Sometimes we need to hope when it doesn't make sense to hope
Throughout the year, the Southern New England Conference of the United Church of Christ reproduces the Daily Lectionary for use by churches. These are the suggested readings for March 30th: Psalm 143; Jeremiah 32:1-9, 36-41; and Matthew 22:23-33. I would encourage you to read these short selections as part of your Lenten practice.
Let me begin by apologizing for my mistake. I copied the readings intended for today but used them accidentally in yesterday’s Lenten Blog. So now I am copying yesterday’s biblical selections for today’s post.
Jeremiah is confined “in the court of the guard that was in the palace of the king of Judah.” This was a rather practical decision on the king’s part. The Babylonian army had already marched through the lands of Israel and Judah and were now besieging the capital city of Jerusalem. The situation was obviously dire. The city’s defenders did not need to have a prophet running around Jerusalem telling everyone that their cause was hopeless, that the city would fall to the Babylonians and the king would be dethroned and taken away captive.
Neither did Jeremiah relish this task of preaching defeat and destruction. The Book of Jeremiah is probably the most psychologically revealing of any in the Bible. Jeremiah gives utterance to his internal conflicts that arise as he remains faithful to God’s word while simultaneously regretting what is revealed. In today’s passage, however, there is a prophetic compromise between the two.
Jeremiah’s nephew asks him to purchase a field that he owns. The field is already within the control of the occupying Babylonian army and yet Jeremiah buys it. This is testimony of future restoration. Yahweh has revealed through Jeremiah that the nation will collapse, but through this act Yahweh also promises that this destruction is not final. There will be a time of return and Yahweh promises, “They shall be my people, and I will be their God.”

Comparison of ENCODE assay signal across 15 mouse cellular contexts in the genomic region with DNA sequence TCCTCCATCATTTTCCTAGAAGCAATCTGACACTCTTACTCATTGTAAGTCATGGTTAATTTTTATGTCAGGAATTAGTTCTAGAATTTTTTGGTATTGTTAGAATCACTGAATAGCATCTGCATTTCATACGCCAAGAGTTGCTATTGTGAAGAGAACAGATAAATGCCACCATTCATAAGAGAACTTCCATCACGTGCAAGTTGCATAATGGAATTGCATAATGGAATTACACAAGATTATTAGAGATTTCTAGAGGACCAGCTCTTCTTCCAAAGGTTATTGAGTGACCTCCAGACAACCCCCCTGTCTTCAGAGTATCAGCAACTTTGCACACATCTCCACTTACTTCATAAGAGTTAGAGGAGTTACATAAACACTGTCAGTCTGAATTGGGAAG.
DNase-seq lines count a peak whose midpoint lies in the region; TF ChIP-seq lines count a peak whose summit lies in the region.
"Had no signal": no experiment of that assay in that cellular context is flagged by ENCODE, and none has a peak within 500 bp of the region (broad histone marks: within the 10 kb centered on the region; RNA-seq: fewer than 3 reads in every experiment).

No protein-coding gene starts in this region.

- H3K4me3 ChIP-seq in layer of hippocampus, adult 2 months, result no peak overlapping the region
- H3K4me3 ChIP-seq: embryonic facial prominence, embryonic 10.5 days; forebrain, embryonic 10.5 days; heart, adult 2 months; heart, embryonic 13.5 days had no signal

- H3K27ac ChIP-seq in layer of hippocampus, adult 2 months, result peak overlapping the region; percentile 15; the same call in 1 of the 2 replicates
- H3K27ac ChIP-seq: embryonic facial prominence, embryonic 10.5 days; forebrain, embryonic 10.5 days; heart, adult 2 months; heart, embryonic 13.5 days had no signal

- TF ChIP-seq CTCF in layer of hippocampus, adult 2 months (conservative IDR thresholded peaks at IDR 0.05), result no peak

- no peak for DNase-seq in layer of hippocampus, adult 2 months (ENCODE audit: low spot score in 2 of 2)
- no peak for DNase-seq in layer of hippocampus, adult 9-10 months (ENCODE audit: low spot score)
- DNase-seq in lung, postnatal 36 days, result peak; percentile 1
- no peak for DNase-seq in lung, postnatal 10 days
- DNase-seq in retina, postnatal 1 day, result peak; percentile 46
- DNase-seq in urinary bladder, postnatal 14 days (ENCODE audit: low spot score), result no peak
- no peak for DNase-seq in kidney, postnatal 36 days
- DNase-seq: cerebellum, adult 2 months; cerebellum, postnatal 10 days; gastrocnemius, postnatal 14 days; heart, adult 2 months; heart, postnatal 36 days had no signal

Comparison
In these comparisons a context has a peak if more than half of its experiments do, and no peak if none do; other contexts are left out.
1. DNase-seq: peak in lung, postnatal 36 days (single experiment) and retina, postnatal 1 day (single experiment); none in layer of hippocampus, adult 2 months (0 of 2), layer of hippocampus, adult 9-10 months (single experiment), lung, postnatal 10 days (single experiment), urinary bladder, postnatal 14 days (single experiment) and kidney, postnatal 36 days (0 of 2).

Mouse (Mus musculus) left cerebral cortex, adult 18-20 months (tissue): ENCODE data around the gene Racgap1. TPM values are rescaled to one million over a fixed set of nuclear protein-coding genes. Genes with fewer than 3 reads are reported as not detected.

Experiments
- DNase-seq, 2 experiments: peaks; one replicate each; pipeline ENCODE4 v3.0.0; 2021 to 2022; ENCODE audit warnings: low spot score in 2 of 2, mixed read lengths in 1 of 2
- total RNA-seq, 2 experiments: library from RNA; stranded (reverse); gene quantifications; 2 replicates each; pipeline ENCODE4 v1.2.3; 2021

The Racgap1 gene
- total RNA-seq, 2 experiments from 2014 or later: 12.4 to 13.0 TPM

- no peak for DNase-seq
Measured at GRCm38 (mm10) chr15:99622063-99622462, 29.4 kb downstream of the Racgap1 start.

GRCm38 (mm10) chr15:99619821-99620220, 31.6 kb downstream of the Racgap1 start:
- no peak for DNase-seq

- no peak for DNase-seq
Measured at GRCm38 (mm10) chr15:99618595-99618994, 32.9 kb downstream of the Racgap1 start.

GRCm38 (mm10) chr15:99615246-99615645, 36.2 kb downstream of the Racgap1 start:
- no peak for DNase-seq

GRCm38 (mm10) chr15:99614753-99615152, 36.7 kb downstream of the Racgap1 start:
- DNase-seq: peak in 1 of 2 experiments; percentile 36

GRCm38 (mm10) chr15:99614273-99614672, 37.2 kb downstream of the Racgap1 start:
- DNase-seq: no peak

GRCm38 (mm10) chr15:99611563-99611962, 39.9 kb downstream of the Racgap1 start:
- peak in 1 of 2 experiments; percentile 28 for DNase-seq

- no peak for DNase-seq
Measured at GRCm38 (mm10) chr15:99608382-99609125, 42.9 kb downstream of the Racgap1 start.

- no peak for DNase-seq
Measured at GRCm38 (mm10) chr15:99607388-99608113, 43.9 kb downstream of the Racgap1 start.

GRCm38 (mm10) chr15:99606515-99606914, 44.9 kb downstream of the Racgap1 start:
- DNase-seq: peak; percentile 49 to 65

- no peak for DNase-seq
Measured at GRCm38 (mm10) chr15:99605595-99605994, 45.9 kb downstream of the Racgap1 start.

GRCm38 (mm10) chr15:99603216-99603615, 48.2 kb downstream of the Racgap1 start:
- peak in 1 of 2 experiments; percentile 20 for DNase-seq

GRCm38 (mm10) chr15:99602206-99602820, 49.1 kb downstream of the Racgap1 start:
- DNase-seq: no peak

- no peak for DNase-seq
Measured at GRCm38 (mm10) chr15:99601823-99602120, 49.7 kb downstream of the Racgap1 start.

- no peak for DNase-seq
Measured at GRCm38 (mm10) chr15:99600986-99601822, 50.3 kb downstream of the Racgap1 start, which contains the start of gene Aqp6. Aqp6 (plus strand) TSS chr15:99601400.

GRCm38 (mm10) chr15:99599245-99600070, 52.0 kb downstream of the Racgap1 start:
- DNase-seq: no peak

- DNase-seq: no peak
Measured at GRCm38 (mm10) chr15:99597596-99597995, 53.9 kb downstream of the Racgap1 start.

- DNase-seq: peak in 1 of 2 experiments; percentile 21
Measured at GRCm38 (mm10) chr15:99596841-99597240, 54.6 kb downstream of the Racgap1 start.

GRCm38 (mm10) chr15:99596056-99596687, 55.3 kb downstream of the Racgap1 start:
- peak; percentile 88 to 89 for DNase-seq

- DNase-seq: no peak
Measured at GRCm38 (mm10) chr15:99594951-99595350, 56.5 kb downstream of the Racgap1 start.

In today’s Gospel passage, Jesus shares the extraordinary message of restoration. Death is not final as the Sadducees believed. Death’s destruction would give way to eternal life. Death would not only be defeated by life’s restoration, but death would be a passage to an entirely new existence. Physical descriptions will become inadequate. Social conventions will no longer suffice. Rather, says Jesus, “For in the resurrection they neither marry nor are given in marriage, but are like angels in heaven.”
Jeremiah’s prophecy brought hope to people under siege by allowing them to believe that they would someday return. Jeremiah’s purchase of his nephew’s land gives evidence of a return to normalcy. Jesus’ prophecy, on the other hand, is a radical departure from the normal. Jesus’ promise is a revelation of an entirely different existence.
May Lent’s focus on Jesus’ death help us to deal with, one, our mortality, and two, the meanness and savagery of this world. Jerusalem would fall during Jeremiah’s ministry, but it would be rebuilt. Jesus will die on Good Friday, but it is called “Good” because His death promises eternal life and also a different life in this world. Just as Jeremiah’s purchase of a piece of occupied land sent a message of hope so may Jesus’ life-affirming death help us to deal with yet another school shooting, yet more children sacrificed because we cannot control guns but let guns control us. May the cross be like Jeremiah’s land purchase, a sign of a better future. May it give us hope that those six murdered by another gun-wielding murderer, three just 9 years old, may find that other life that surpasses all our descriptions.
If you’d like, here is the link to the Southern New England Conference’s daily reading schedule: www.sneucc.org/lectionary.
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